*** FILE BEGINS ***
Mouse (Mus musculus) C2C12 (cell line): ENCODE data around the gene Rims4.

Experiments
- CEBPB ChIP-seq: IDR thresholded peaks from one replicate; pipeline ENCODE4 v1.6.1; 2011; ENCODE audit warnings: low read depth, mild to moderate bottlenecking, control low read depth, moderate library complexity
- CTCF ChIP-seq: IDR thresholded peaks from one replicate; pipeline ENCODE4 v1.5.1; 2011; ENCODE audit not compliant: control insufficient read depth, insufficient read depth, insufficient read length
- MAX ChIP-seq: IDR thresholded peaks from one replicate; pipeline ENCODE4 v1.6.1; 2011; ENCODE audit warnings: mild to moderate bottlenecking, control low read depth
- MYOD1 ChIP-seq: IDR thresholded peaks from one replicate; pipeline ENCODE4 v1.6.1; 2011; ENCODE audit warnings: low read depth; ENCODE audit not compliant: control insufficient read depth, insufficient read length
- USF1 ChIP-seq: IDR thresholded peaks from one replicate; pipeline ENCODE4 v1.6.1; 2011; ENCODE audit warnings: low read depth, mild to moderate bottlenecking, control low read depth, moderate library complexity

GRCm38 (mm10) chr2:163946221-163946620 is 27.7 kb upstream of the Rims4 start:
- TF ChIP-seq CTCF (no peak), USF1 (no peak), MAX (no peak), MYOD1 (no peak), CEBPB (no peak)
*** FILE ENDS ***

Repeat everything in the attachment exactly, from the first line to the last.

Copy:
Mouse (Mus musculus) C2C12 (cell line): ENCODE data around the gene Rims4.

Experiments
- CEBPB ChIP-seq: IDR thresholded peaks from one replicate; pipeline ENCODE4 v1.6.1; 2011; ENCODE audit warnings: low read depth, mild to moderate bottlenecking, control low read depth, moderate library complexity
- CTCF ChIP-seq: IDR thresholded peaks from one replicate; pipeline ENCODE4 v1.5.1; 2011; ENCODE audit not compliant: control insufficient read depth, insufficient read depth, insufficient read length
- MAX ChIP-seq: IDR thresholded peaks from one replicate; pipeline ENCODE4 v1.6.1; 2011; ENCODE audit warnings: mild to moderate bottlenecking, control low read depth
- MYOD1 ChIP-seq: IDR thresholded peaks from one replicate; pipeline ENCODE4 v1.6.1; 2011; ENCODE audit warnings: low read depth; ENCODE audit not compliant: control insufficient read depth, insufficient read length
- USF1 ChIP-seq: IDR thresholded peaks from one replicate; pipeline ENCODE4 v1.6.1; 2011; ENCODE audit warnings: low read depth, mild to moderate bottlenecking, control low read depth, moderate library complexity

GRCm38 (mm10) chr2:163946221-163946620 is 27.7 kb upstream of the Rims4 start:
- TF ChIP-seq CTCF (no peak), USF1 (no peak), MAX (no peak), MYOD1 (no peak), CEBPB (no peak)